You can see why this music makes me want to be a better writer.

Friday, April 3, 2009

The Ghost of Anne Boleyn

Have I mentioned lately the trove of wonders that is Charlie Byrne's? You never know what interesting old tome you'll discover. Awhile back I found Haunted Britain by Elliott O'Donnell, published in 1948. Seeing as the only copy available on is going for $101.75, I figure the €8 I paid for it is a bargain. It's a charming old book, and I thought you might like to read some of the highlights. This is from a chapter entitled "The Tower of London Ghosts":
A very ubiquitous and restless ghost is that of Anne Boleyn. In addition to haunting Hever Castle and Blickling Park, down the long avenue of which she rides once a year in a hearse-like coach drawn by headless horses, with her head in her lap, she periodically haunts the Tower of London.

She was seen there as recently as February 1933. The unfortunate being who saw her was a guardsman on night-sentry duty near the Bloody Tower.

He was standing motionless amid his gloomy surroundings, no doubt wishing to goodness his time there would end, when, with startling suddenness, there appeared before him, seemingly rising from the ground, a white something, shadowy and indistinct. It was not until it had approached nearer to him that he saw to his horror it was the luminous figure of a headless woman. He promptly fled. The post being well known to be haunted, he was merely reprimanded...

How a headless ghost, seen at night, in inky surroundings, by scared-stiff sentries can be identified as the beautiful Anne Boleyn is somewhat difficult to explain. The only warrant for the belief would seem to be that of the proximity to the place where the hapless queen was incarcerated before her execution.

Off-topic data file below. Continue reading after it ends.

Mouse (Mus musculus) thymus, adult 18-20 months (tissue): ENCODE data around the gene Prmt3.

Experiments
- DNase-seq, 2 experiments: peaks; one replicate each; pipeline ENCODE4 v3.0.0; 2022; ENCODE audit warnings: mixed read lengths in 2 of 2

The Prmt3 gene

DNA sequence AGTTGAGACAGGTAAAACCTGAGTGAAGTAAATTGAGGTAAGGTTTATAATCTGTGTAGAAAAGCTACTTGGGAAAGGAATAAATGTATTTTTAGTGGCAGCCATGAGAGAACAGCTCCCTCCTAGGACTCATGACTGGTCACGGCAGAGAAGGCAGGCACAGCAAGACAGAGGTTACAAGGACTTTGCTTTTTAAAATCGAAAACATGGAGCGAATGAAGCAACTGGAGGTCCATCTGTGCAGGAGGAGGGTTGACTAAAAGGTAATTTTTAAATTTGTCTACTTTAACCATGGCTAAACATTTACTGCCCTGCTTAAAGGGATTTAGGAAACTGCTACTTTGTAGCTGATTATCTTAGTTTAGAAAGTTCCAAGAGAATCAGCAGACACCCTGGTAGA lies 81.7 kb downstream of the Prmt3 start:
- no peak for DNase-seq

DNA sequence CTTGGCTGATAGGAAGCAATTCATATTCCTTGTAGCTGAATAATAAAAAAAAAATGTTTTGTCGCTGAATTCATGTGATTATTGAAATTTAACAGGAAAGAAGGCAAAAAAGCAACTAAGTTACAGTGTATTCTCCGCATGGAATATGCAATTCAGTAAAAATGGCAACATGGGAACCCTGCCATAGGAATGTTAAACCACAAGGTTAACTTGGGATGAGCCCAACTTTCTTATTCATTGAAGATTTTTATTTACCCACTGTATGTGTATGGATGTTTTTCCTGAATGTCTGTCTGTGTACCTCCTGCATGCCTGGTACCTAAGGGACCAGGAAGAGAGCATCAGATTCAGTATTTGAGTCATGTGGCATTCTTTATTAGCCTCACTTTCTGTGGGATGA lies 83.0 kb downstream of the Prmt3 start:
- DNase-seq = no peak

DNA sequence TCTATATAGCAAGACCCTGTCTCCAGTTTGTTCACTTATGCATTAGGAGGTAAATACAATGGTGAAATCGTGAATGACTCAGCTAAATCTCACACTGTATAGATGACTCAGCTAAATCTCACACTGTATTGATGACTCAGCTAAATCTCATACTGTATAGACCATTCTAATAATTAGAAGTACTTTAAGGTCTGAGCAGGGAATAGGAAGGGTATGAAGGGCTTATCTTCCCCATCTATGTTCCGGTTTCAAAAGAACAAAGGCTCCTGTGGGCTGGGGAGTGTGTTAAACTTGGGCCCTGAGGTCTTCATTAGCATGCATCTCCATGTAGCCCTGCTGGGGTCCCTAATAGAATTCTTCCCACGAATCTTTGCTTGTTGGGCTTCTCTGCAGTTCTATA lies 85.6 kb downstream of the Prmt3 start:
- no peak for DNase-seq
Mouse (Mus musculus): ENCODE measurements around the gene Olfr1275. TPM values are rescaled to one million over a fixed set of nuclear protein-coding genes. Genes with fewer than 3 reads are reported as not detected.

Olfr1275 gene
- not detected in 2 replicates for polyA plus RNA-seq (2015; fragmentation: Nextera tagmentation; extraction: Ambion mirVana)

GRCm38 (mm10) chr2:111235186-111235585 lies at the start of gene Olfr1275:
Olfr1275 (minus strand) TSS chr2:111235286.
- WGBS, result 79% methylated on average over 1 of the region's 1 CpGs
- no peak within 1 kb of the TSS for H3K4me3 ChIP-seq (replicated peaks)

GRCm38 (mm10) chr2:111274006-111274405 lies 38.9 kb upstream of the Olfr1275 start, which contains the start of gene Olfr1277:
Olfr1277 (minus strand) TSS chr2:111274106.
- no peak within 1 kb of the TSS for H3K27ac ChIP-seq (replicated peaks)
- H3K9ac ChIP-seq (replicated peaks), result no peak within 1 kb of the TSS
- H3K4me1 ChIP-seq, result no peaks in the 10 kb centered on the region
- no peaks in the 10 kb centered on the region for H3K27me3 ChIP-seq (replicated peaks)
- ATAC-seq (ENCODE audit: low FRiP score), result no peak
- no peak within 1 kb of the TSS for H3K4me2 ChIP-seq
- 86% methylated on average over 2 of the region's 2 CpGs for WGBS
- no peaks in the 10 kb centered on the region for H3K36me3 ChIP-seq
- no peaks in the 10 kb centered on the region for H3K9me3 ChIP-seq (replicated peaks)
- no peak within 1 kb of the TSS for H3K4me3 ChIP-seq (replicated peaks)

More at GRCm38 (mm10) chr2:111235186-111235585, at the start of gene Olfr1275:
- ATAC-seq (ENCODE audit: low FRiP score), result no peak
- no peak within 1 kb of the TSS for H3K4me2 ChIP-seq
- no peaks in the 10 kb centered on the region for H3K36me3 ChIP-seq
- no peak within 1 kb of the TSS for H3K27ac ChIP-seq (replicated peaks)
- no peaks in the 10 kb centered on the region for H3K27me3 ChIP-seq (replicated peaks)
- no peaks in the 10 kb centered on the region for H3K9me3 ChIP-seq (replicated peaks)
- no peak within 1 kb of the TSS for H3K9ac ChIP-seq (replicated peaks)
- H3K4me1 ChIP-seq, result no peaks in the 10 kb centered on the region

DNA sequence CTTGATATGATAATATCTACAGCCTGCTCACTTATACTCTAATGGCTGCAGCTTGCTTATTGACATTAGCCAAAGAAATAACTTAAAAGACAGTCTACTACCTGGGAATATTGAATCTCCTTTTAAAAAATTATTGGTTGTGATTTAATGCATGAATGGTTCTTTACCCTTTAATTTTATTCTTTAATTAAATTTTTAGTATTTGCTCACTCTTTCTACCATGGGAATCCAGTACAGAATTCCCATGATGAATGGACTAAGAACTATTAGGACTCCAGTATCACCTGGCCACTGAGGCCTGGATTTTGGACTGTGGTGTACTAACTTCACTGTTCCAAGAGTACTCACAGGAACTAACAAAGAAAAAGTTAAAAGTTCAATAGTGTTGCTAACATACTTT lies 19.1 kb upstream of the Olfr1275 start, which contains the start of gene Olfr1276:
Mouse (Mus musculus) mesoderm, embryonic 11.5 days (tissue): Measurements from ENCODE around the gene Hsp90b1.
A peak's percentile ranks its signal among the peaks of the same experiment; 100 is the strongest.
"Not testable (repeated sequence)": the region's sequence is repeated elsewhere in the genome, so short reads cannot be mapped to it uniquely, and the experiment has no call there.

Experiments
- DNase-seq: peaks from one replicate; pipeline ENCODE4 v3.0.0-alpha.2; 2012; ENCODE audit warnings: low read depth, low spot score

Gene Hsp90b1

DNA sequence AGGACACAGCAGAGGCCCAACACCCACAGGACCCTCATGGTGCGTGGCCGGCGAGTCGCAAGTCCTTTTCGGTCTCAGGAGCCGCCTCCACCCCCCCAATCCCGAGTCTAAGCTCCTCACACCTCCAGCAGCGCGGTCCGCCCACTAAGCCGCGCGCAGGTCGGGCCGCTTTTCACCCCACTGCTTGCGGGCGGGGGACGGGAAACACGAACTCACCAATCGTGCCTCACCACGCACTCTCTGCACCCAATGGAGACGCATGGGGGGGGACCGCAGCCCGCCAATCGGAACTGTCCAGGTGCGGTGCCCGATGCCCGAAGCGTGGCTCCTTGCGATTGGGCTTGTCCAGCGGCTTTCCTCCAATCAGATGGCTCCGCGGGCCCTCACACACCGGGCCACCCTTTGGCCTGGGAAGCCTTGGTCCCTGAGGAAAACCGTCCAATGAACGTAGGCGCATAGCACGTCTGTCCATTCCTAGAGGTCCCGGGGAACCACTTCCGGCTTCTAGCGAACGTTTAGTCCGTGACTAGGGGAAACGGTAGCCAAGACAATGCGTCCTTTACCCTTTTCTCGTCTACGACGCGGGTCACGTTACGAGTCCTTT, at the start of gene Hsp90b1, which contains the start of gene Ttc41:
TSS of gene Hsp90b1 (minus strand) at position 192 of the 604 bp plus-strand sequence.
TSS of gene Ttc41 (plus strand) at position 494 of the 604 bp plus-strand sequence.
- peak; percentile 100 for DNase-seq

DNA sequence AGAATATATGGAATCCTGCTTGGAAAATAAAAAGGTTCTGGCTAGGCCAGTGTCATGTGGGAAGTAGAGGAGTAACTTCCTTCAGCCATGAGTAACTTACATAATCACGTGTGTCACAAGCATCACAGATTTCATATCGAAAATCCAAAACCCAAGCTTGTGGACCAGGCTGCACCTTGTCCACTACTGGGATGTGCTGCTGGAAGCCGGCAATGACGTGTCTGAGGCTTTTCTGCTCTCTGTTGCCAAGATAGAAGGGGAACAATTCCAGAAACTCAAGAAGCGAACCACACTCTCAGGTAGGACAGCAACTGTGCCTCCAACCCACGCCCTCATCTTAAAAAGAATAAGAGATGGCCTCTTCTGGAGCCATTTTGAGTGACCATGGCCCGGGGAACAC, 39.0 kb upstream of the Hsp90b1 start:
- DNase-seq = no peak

Seemingly easier of identification is the ghost that, with its head in its conventional position, haunts the Church of St. Peter ad Vincula, where Queen Anne Boleyn, Queen Catherine Howard, and Lady Jane Grey were all three buried.

A certain captain was one evening going the rounds when he saw a strange light in this church. Much astonished, he asked the sentry on duty outside the church the meaning of it.

"I don't know what it means," the man replied, "but I've often seen the light and queerer things of a night here."

Determined to ascertain the cause, the officer procured a ladder and, mounting it, peered into the building. What he saw thrilled him to the marrow. Slowly down the central aisle, with noiseless tread, moved a procession of men and women in Elizabethan costumes, headed by a lady who reminded him very strongly of portraits of Anne Boleyn. After having repeatedly paced the chapel, the procession and light suddenly vanished. Then, and not till then, did the gallant captain fully realize that what he had seen was not of this earth.
You can listen to three more stories by Elliott O'Donnell on Librivox.

Wednesday, April 1, 2009

April Fool's

According to the Chambers Dictionary of the Unexplained, April Fool's Day may have originated with the introduction of the Gregorian calendar. Those who had gone along with the change—celebrating New Year's on the first of January—"began to make fun of those who persisted in celebrating New Year's Day on 1 April because they either had not yet heard of the change or stubbornly refused to adopt it...over time this evolved into a general tradition of playing tricks on people and sending them on fool's errands on 1 April."

The entry also offers a few traditional dos and don'ts. "Any joke or trick must be played before noon; after that, it is said to rebound on the trickster. Anyone who takes an April Fool's Day joke in bad part is thought to risk bad luck, while a more optimistic belief holds that if a trick is played on a man by a pretty girl, he will be compensated later by her marrying him. Getting married on 1 April is not recommended for men, however, because it is believed that a man who marries on this date will be ruled by his wife from that day on. It is also said that children born on April Fool's Day will enjoy good luck in most respects, but will be disastrously unlucky gamblers."

Lastly, the entry mentions a BBC documentary on the "Swiss Spaghetti Harvest" that aired on April 1, 1957. In a black-and-white photo, a girl plucks strings of spaghetti that are hanging from a tree. She is admirably stone-faced. (Click here for the original clip on Youtube. Spaghetti weevil! Bwahahaha!)